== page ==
So the research shows that perhaps reading fiction does make people behave better. Certainly some institutions consider the effects of reading to be so significant that they now include modules on literature. At the University of California Irvine, for example, Johanna Shapiro from the Department of Family Medicine firmly believes that reading fiction results in better doctors and has led the establishment of a humanities programme to train medical students.
It sounds as though it’s time to lose the stereotype of the shy bookworm whose nose is always in a book because they find it difficult to deal with real people. In fact, these bookworms might be better than everyone else at understanding human beings.
I was first introduced to Ralph Waldo Emerson in high school. I don’t recall exactly what I first read, I simply remember carrying his collected works around, along with my journal. Writing and Emerson to me were synonymous and my writing wasn’t writing unless it came after reading some Emerson. His essay on Self Reliance was what I needed and desired to hear at that time. I was a young man, coming into age, I was boxing and finding my self. 20 years later and Emerson is still my go to intellectual when I am going through some rough times, or simply stuck inside my head, and not in a productive way.
For those of you who are not familiar with Emerson, his upbringing and philosophy, this video below created by the Pursuit of Wonder provides a wonderful overview of his life and works:
Ralph Waldo Emerson was an American essayist, lecturer, philosopher, and poet who led the transcendentalist movement of the mid-19th century.
Below are the top ten works produced by this prolific intellect:
Nature (essay): This is the essay in which he put forward the foundation of Transcendentalism, a belief system that espouses a non-traditional appreciation of nature. He believed that one can learn to understand reality by studying nature.
Self Reliance (essay): Emerson says “Trust thyself”. It is about trusting the force within you, working in harmony with your inner self (particularly the laws of nature), doing things naturally instead of mechanically.
Brahma (Poem): Named for the Hindu god of creation, this poem is both religious and not at the same time.
The American Scholar (speech): This is his speech given to the Phi Beta Kappa society at Cambridge University in which he stated the need for America to declare an intellectual independence from Europe and to develop our nation’s own identity.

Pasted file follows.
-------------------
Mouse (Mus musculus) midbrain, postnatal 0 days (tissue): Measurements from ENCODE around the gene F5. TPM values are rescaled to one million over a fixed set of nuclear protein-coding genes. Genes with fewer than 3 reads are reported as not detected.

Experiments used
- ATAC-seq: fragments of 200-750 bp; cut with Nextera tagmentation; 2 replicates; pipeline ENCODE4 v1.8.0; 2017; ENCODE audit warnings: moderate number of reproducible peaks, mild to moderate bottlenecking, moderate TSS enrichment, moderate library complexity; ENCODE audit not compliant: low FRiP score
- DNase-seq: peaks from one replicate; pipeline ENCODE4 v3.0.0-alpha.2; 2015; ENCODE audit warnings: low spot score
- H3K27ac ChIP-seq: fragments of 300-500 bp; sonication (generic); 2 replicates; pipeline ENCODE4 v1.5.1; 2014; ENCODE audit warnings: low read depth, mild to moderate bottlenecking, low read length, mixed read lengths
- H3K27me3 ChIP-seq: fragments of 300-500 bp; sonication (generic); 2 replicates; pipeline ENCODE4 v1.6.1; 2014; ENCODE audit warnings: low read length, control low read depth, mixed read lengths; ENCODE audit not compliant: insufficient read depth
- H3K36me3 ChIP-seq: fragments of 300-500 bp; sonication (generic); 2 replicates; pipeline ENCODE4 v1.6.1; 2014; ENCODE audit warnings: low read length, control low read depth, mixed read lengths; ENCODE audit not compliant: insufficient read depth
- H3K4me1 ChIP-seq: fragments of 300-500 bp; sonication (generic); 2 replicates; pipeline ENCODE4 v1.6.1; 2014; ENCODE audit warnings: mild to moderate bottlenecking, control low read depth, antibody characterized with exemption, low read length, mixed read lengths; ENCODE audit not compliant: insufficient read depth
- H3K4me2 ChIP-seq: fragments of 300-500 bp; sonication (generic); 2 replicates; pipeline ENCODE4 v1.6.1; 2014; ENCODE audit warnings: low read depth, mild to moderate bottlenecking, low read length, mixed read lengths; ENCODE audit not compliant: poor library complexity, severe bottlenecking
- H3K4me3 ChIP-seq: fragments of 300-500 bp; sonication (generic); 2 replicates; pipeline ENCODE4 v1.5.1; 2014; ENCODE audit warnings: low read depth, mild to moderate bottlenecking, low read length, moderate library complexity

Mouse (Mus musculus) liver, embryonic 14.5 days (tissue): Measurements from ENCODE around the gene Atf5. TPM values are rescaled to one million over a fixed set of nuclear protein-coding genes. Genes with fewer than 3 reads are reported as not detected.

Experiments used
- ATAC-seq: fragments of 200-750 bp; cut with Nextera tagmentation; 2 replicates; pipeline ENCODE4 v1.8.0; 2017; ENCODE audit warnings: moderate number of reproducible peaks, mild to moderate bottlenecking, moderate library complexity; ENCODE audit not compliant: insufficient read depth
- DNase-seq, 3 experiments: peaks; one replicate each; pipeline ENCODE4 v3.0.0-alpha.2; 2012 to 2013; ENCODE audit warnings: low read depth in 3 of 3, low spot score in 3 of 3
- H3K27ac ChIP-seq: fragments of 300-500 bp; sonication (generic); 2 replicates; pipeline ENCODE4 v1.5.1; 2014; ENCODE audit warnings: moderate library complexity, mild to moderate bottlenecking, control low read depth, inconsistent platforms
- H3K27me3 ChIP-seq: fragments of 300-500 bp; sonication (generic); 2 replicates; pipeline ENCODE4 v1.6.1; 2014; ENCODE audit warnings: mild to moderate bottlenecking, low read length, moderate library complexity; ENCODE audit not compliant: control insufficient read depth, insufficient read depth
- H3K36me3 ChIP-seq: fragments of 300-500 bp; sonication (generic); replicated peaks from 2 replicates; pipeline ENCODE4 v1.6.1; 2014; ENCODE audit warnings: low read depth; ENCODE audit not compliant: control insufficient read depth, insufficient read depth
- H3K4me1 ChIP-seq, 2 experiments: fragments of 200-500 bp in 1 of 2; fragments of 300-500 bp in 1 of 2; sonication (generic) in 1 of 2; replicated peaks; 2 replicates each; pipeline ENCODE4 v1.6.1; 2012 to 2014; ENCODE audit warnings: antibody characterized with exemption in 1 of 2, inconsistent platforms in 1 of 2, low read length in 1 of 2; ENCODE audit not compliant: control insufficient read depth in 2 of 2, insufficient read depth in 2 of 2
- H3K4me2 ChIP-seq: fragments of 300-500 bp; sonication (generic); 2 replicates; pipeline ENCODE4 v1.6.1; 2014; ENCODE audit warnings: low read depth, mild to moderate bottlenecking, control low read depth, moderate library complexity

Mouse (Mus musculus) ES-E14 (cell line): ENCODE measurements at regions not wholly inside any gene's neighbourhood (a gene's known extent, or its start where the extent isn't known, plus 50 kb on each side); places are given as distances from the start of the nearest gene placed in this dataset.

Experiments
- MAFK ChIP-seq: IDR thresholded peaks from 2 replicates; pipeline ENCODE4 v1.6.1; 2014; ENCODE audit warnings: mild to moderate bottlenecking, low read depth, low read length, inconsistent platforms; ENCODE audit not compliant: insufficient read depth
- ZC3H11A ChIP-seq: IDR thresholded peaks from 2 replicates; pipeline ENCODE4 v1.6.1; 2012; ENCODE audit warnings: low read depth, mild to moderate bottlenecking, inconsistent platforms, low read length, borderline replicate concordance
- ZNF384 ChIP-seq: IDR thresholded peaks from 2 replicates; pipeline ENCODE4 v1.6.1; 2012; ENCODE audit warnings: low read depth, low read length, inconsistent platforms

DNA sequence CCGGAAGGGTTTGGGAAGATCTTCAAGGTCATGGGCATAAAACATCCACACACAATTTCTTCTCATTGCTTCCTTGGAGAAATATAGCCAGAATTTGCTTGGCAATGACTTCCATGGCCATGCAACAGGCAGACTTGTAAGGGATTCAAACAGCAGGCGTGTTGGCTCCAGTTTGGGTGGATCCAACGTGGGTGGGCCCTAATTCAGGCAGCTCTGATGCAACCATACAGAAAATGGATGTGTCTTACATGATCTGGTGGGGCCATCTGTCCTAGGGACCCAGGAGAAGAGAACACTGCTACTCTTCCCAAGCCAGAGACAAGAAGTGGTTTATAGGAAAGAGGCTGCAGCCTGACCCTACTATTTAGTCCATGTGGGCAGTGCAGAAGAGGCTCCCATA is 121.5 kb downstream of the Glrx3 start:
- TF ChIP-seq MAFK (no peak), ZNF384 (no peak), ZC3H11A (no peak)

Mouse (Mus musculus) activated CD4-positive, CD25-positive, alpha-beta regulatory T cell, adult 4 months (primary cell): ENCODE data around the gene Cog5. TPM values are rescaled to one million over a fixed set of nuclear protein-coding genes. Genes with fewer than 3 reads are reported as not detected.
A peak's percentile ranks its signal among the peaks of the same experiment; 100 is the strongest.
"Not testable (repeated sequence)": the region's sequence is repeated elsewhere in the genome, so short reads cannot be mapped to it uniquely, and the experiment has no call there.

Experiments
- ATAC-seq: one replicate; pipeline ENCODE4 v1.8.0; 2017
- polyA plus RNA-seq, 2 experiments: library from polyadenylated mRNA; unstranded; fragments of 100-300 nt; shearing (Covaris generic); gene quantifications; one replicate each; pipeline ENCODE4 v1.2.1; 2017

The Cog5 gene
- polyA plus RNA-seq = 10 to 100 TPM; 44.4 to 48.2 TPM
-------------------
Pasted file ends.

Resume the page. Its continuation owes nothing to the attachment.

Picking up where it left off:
Politics (essay): This essay lays out his ideas on politics – being in favor of democracy and individualism. He was very opposed to the State and even goes so far as to say, “Every actual state is corrupt.
The Poet (essay): This essay offers a profound look at poetry’s role in society. It was a major influence for Walt Whitman to publish his own book of poetry, Leaves of Grass.
Experience (essay): An essay about the over-intellectualization of life and why utopian societies will never work. Quite astounding for someone of that era.
The Snow Storm (poem): A beautiful rendition of both the fury or a nighttime winter storm as well as the creative artistry it brings. A poem which runs from furious conflict to slow appreciation in the period of a few lines.
Divinity School Address (speech): A speech given to the graduating class of Harvard Divinity School, it argues that moral intuition is more important than religious doctrine.
Uriel (poem): A tale of Gods and Goddesses, lines vs circles in nature, and the difference between “understanding” and “reason”. This poem, while deep and complex, has everything.
On January 11, philosopher, writer, and psychologist Williams James was born in 1842. James was instrumental in establishing Harvard’s psychology department, which at its inception was tied to the department of philosophy.
James himself remained unconvinced that psychology was in fact a distinct discipline, writing in his 1892 survey of the field, Psychology: Briefer Course, “This is no #science; it is only the hope of a science” (p. 335). Despite James’s skepticism, in the ensuing century this hope was fully realized in the department he helped to found.